We “will not walk away from our employees” in Russia. Those were the uplifting words of a Koch Industries spokesman in March, and as Russia’s invasion of Ukraine was at its apex.
What was notable about Koch’s proper stance was how singular it was. Indeed, around the time that the Wichita-based conglomerate made plain that it would neither desert its employees nor sell its assets to the Russian government, 450+ multi-national corporations had already withdrawn from Russia. Which requires a pause.
In particular, it’s useful to stop and think what the withdrawals meant for the Russian people. It’s important to contemplate simply because governments and politicians start wars, not the people. Yet the Russian people were going to suffer Vladimir Putin’s decision to invade Ukraine.
It’s a reminder that Koch Industries did what was humane, but what also made business sense. Indeed, as was reported in the Wall Street Journal at the time that Koch stood its ground, corporations rushing to exit Russia were “tallying up tens of billions in losses from their Russian operations” as they dealt “with the impact of asset sales, shutdowns and sanctions.” Such is the consequence of quick exits that are telegraphed by political events. The buyers know the seller is motivated.
Better yet, there had to have been a good reason that so many major corporations were operating in Russia to begin with: the economy there must have offered fruitful opportunity. Yet corporations exited, and they did so quickly. It all raises a question about why so little was said at the time. Without defending Putin’s rather primitive and ruthless decision to invade Ukraine, what happened to the belief that “the social responsibility of business is to increase its profits”? Left and Right, but Right in particular doesn’t want businesses to be political, yet the silence was deafening when corporations lost billions amid their rapid departures from Russia.
The quietude about the politicization of Russia’s invasion arguably raises questions, after which bigger questions come up about similar silence with regard to Koch Industries. For doing the right thing from a profits angle, and also by its employees, Koch won itself blistering critiques. Washington Post columnist Dana Milbank did what was predictable, and described Koch Industries as a “recidivist corporate offender” that had earned a “worst of the worst” designation for “refusing to reduce activities in Russia.”
Milbank’s reaction was predictable simply because members of the Left have never excused Koch Industries Chairman and CEO Charles Koch for believing so deeply in liberty. And yes, that’s what Koch believes in. Long before marital freedom was politically acceptable (as in when Bill Clinton was signing the Defense of Marriage Act and Barack Obama was punting on the issue), Koch was for it. Long before the disastrous war in Iraq cured Americans yet again of their excitement about foreign adventurism, Koch was against it. And while Americans are finally coming around to the tragedy of drug laws that needlessly bring on the incarceration of all-too-many good people, Charles Koch has been on the side of drug legalization for decades. Donald Trump? One guesses Koch’s critiques would be quite a bit more articulate than Milbank’s.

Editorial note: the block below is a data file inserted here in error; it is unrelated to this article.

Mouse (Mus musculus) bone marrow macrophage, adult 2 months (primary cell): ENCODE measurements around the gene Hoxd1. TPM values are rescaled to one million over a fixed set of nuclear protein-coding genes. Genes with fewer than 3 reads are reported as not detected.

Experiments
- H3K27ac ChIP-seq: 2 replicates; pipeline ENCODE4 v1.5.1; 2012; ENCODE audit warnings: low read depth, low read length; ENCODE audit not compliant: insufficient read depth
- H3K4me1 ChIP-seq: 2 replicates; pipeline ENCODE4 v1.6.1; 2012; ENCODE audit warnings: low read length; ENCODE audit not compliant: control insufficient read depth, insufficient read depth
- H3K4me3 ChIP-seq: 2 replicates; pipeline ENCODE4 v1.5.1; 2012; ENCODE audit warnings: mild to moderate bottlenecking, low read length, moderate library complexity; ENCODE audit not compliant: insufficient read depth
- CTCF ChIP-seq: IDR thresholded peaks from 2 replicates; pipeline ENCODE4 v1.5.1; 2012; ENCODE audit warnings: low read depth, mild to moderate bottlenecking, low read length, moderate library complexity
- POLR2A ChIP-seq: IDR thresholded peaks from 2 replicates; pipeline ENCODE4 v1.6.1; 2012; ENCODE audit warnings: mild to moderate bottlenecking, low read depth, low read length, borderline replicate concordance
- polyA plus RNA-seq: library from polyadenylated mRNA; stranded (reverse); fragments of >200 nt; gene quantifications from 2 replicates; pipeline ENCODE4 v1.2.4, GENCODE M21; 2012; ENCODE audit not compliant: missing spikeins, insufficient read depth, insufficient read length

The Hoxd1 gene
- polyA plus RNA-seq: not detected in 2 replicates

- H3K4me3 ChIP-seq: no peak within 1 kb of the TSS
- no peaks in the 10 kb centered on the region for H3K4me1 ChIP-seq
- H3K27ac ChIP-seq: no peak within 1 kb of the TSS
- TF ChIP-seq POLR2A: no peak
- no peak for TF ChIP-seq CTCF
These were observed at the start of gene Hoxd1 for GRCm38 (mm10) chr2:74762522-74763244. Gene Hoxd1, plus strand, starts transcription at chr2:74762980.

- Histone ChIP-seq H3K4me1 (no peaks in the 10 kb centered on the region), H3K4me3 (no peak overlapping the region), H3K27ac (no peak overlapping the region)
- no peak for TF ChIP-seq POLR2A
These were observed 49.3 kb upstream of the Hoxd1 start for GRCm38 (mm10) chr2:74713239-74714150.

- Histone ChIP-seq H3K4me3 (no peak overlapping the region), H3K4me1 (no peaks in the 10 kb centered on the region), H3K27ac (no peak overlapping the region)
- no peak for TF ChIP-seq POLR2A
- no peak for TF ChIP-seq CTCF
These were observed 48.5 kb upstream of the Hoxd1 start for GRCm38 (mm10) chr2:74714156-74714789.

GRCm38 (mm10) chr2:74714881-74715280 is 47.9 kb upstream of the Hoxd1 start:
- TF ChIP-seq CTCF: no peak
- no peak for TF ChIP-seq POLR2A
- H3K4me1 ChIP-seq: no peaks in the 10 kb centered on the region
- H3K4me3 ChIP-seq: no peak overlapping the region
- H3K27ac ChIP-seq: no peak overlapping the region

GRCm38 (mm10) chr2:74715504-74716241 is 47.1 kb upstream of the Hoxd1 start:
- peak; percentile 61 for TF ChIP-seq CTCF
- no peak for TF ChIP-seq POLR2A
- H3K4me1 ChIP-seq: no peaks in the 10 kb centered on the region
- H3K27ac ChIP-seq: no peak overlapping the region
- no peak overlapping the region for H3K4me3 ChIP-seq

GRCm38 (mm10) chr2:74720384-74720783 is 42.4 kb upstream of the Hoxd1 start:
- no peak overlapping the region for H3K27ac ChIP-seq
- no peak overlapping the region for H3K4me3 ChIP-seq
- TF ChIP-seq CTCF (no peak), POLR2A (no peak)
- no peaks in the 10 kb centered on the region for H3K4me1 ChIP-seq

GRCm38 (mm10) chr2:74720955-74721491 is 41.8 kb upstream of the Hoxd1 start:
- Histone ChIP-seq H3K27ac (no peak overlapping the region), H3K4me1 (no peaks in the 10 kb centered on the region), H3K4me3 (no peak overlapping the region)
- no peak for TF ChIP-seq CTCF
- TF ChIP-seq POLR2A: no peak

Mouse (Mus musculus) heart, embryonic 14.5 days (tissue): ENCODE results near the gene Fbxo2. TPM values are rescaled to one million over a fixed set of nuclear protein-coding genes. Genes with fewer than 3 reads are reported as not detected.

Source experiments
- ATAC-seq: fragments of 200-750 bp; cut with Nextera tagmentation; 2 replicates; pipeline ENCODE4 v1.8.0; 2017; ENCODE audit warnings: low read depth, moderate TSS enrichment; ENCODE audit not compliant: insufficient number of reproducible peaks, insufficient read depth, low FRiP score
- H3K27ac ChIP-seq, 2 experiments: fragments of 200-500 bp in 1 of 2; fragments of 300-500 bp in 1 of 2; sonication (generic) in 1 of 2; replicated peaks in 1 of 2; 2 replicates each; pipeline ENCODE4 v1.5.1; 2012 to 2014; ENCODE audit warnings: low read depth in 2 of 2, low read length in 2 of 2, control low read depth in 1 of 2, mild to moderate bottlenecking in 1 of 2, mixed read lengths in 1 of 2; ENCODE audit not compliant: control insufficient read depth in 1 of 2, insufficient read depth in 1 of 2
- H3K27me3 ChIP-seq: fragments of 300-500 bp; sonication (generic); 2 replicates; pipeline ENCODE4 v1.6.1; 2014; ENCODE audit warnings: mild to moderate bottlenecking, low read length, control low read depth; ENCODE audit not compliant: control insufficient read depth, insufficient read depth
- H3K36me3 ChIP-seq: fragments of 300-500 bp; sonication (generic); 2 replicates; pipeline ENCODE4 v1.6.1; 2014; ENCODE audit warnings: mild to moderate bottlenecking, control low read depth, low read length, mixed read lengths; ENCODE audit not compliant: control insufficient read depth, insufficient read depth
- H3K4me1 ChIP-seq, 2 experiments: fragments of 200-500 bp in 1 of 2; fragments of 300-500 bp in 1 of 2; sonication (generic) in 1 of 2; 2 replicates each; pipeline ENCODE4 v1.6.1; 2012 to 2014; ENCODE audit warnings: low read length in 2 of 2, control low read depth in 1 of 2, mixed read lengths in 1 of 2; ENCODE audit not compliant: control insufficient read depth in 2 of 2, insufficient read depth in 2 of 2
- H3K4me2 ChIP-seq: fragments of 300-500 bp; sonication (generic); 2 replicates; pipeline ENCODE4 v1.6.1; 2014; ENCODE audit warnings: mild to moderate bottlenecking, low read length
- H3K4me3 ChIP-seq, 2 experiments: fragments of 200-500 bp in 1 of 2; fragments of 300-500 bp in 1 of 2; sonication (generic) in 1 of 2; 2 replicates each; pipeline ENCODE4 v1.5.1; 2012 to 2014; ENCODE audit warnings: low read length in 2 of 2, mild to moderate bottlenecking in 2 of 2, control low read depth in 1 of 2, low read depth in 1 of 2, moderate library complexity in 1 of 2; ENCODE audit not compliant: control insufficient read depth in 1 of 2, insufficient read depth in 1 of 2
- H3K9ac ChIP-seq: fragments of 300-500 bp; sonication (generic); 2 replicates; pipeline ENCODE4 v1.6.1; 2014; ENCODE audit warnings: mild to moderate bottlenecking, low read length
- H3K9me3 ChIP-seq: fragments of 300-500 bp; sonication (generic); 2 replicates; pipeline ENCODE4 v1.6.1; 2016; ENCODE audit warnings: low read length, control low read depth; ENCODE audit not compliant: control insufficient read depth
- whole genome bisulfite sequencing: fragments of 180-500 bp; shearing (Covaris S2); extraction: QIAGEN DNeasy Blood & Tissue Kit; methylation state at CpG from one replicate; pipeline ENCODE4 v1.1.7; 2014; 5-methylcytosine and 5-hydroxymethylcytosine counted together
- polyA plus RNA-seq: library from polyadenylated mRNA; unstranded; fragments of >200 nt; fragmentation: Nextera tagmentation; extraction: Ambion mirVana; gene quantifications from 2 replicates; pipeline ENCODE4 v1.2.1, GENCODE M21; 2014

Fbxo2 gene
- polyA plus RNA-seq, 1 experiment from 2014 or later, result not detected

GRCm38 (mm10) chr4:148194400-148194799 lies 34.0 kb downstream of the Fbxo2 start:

Nonetheless, Koch’s decades-long libertarianism has won him the enmity of the Left. And when he and the corporation he runs did the right thing by their Russian employees, this provided a chance for individuals like Milbank to pounce. Charles Koch is incredibly rich, and also for limited government. To Milbank and his ilk, the combination is inexcusable.
Fast forward to the present, and it’s useful to report that Koch Industries has sold its Guardian Glass plants that are based in Russia, and that employ 600. As Koch Industries president Dave Robertson explained it, while they had long condemned “Russia’s actions and aggression in Ukraine,” the latter wouldn’t come at the expense of their employees. They wouldn’t just sell for PR purposes; rather they would carefully pursue “an exit strategy that maintained our commitment to employees’ safety” and that “did not result in the Russian government taking over the plants and financially benefiting from them.” Guardian Glass was sold to Vladimir Alexandrovich Voronin, president of FSK Group, and the sale was facilitated by Guardian’s local employees. In other words, by protecting their own assets Koch would protect the innocent people showing up for work each day at Guardian Glass.
Notable is that Robertson announced Koch’s exit from Russia on July 28th. The timing of the announcement is useful simply because there were over 30 media accounts back in March that were highly critical of Koch Industries for not succumbing to peer pressure. Months later, and after having carefully found a worthy buyer of its assets, there’s been silence from the media. While Milbank childishly Tweeted about Koch Industries “funding Putin’s war in Ukraine” in March, he’s said nothing about the same company protecting its employees while also not handing over its Russian assets cheaply to the Russian government which Putin heads.
Should we be surprised by all this? Plainly not. As this opinion piece’s title argues, Koch Industries is only newsworthy when it’s doing what reporters disdain. Which is arguably the biggest critique of Milbank and others in his orbit: they’re just so obvious.